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Friday, 12 October, 2001, 21:34 GMT 22:34 UK
Buses offer to end school protest
Pupils return home from school with security escort
Talks will not start before Monday's school run
Protestant residents in north Belfast have offered to end their protests at Holy Cross if children are bused to the Catholic school.

After six weeks of sectarian tension, the group representing the protesters proposed that the pupils of Holy Cross Catholic Primary School should be taken by bus up the Ardyone Road into the Protestant area where the school lies.

They said their proposal would stop the situation in the area getting worse.

The pupils have been escorted to school every day by the police past protesting loyalists.

The protest has been relatively peaceful in recent weeks, but it erupted into serious violence in September.


Tensions whipped up by the dispute have spilled onto the streets of north Belfast at night in recent weeks.

The Protestant residents say they are protesting because of attacks on their homes by republicans from the larger Catholic community in Ardoyne.

In a statement, the Concerned Residents of Upper Ardoyne said: "This is a reasonable compromise which will deliver the relative calm and reciprocation required to allow an immediate suspension of the protest."

They said their offer involved pupils and children using Belfast Education and Library Board buses to take the Ardoyne Road route.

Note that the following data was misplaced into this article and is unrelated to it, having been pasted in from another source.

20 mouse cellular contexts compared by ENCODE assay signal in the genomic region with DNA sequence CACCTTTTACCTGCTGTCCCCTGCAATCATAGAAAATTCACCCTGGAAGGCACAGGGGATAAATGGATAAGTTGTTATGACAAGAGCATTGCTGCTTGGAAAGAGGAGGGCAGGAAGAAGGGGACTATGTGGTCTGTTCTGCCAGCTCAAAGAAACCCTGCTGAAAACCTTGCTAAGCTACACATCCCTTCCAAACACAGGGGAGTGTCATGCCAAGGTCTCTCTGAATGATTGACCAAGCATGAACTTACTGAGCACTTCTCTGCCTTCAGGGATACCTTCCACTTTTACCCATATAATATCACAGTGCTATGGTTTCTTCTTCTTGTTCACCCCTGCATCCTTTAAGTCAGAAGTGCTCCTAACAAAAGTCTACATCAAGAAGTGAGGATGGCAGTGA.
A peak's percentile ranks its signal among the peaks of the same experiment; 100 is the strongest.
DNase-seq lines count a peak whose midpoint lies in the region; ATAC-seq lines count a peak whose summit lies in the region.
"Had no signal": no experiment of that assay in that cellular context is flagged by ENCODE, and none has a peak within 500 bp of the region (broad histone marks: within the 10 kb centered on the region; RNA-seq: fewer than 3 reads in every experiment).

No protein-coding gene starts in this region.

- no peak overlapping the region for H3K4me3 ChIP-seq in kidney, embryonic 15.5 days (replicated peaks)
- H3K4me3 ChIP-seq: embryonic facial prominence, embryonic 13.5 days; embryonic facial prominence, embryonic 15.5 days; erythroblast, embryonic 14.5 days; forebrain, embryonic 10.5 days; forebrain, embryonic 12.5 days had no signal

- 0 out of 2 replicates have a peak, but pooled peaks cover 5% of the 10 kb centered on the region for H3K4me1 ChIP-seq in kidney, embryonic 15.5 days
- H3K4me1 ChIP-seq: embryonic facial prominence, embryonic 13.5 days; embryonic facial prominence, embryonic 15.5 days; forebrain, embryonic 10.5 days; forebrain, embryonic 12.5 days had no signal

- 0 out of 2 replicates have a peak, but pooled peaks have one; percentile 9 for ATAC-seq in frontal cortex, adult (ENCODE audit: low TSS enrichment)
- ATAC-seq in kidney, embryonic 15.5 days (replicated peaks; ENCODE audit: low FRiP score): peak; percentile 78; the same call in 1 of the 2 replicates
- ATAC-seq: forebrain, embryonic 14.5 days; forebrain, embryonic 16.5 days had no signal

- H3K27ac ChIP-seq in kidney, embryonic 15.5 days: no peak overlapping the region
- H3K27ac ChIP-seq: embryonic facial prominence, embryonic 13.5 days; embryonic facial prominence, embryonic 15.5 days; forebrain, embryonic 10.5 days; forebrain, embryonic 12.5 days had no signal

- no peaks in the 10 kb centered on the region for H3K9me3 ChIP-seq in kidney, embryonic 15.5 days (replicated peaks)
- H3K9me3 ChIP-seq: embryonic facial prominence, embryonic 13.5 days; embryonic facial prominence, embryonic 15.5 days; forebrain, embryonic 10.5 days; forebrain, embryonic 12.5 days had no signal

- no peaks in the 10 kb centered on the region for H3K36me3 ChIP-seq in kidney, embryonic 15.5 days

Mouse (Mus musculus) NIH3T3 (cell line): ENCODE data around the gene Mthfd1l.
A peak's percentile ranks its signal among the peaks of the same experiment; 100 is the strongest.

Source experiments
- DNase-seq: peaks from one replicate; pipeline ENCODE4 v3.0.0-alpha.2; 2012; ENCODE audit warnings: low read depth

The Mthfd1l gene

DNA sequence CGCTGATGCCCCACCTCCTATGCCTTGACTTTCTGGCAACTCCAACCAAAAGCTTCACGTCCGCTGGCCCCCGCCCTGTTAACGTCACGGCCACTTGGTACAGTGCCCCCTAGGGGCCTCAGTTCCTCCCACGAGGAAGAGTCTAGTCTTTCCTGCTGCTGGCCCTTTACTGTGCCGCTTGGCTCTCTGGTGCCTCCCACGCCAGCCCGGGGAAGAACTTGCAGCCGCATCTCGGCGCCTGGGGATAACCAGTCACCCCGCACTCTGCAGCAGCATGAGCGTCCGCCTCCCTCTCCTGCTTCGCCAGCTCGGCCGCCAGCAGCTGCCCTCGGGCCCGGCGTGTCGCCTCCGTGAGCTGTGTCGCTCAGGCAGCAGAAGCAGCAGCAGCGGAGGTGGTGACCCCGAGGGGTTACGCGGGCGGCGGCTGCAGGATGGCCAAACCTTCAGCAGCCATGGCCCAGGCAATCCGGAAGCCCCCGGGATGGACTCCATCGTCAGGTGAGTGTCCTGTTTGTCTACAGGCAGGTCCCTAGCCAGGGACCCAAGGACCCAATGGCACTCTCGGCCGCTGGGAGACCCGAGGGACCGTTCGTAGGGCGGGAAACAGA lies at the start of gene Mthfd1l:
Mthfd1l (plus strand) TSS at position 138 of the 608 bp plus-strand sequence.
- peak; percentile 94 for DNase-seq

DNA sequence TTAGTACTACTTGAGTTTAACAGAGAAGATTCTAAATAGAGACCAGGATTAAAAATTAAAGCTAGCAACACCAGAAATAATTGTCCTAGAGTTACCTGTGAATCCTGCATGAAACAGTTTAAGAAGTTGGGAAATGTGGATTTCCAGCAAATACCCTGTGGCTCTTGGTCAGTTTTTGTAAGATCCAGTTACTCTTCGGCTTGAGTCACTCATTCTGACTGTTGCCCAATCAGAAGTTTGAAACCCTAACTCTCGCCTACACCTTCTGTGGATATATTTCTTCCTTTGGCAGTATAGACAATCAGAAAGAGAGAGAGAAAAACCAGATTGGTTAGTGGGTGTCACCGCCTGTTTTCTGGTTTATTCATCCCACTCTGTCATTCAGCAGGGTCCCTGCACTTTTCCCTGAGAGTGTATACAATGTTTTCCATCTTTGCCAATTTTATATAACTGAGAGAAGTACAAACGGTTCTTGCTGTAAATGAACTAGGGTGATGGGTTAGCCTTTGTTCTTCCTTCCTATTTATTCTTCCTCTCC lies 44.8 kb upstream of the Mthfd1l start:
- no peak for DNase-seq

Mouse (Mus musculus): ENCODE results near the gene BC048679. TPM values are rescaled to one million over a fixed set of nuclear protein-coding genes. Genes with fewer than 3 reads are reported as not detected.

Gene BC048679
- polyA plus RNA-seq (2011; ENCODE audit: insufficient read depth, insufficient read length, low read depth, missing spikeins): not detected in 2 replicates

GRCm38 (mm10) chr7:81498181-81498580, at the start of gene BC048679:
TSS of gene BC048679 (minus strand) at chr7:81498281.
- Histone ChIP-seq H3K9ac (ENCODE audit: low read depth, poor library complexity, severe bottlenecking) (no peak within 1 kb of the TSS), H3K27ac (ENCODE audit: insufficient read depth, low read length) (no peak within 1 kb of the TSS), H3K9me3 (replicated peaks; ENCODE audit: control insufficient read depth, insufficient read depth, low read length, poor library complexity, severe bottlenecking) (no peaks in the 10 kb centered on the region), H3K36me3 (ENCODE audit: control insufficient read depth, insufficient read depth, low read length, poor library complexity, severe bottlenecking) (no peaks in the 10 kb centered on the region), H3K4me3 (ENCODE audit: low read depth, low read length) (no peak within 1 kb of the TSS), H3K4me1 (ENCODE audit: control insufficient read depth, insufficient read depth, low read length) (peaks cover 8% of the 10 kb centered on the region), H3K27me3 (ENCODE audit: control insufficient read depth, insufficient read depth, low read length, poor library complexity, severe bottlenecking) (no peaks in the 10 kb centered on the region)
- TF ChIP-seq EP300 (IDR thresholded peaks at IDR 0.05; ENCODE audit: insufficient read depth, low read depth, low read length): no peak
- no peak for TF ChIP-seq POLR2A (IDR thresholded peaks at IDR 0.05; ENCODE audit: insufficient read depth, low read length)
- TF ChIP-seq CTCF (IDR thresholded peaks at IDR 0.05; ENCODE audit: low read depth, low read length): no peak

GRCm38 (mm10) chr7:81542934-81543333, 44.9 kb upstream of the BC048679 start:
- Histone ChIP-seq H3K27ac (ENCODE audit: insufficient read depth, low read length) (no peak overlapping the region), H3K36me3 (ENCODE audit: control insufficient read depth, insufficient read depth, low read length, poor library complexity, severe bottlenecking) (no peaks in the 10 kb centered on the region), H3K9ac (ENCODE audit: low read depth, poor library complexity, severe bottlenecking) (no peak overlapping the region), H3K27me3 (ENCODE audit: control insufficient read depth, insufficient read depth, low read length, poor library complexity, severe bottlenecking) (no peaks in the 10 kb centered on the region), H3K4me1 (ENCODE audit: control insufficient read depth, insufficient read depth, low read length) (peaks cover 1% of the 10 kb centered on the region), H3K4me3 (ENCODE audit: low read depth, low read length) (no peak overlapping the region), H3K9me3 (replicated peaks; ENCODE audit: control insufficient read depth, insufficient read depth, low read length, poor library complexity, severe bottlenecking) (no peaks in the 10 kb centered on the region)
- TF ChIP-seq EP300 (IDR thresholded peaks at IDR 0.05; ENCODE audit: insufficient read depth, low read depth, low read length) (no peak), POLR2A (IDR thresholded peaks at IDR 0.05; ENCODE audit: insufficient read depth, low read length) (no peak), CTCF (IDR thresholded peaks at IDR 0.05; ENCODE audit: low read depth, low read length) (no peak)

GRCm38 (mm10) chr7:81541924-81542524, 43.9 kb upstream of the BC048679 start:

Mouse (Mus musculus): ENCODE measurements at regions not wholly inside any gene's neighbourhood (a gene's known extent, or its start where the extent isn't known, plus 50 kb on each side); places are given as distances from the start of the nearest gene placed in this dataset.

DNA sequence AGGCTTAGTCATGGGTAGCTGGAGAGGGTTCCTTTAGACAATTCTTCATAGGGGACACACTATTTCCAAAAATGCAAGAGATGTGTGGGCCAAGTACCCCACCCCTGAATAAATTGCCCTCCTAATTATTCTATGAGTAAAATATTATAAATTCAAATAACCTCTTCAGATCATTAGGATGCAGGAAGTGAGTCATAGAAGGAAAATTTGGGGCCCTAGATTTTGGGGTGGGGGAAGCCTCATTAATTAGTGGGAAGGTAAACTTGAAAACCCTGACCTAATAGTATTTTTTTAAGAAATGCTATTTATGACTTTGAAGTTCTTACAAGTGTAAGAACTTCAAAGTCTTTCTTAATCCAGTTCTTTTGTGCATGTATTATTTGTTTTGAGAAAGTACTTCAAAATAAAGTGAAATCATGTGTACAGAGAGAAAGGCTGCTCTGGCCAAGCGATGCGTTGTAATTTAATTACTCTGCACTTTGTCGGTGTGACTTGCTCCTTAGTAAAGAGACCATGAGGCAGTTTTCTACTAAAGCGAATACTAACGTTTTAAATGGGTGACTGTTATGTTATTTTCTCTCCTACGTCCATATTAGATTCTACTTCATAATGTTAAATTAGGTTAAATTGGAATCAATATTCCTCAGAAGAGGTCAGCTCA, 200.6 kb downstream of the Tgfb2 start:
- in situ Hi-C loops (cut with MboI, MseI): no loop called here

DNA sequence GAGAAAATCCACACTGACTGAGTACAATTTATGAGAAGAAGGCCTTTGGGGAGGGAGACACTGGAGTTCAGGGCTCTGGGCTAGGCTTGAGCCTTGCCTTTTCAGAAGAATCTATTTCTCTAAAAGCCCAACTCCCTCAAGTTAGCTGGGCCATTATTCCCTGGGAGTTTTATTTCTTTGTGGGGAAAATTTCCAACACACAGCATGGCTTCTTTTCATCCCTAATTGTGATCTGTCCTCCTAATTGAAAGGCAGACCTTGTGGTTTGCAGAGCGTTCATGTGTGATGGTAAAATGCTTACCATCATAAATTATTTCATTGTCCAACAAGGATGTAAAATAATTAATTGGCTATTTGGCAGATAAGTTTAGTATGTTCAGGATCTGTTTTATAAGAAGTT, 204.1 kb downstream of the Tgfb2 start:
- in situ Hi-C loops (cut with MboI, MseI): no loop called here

The group said this would protect the children's rights and lift the "fear and intimidation" to which they have been intimidated.

The offer came after the head of the Northern Ireland Human Rights Commission urged north Belfast loyalists to stop intimidating Holy Cross schoolgirls.

'Acceptance unlikely'

Professor Brice Dickson accepted both sides in the dispute had been guilty of hurling abuse, but insisted there was no excuse for involving children.

He said: "Protests should always be peaceful and non-threatening. Above all they cannot be allowed to interfere with the right of children to get to our from their school."

Chairman of Holy Cross board of governors, Father Aidan Troy, said he did not believe the proposal would be supported by parents of children at the school.

The Northern Ireland Office has been trying to broker talks between the Catholic and Protestant residents of Ardoyne. So far one face-to-face meeting has been held.

New 'peaceline'

Meanwhile, on Thursday, Northern Ireland Security Minister Jane Kennedy announced that the peaceline security wall in the area would be extended to try to create a feeling of security in the two communities.

The new wall will separate the loyalist Glenbryn estate, where Holy Cross school lies, from Catholic Alliance Avenue which backs onto it.

However, the residents of upper Ardoyne have said they want the security measures to go further and that a permanent security gate should be installed on the Ardoyne Road to separate the two communities at night.

See also:

12 Oct 01 | Northern Ireland
Tensions at Belfast dispute school
11 Oct 01 | Northern Ireland
Peace wall for school dispute
01 Oct 01 | Northern Ireland
Ministers tackle north Belfast violence
04 Sep 01 | Northern Ireland
Church plea over dispute school
06 Sep 01 | Northern Ireland
Ardoyne school dispute: Parents' dilemma
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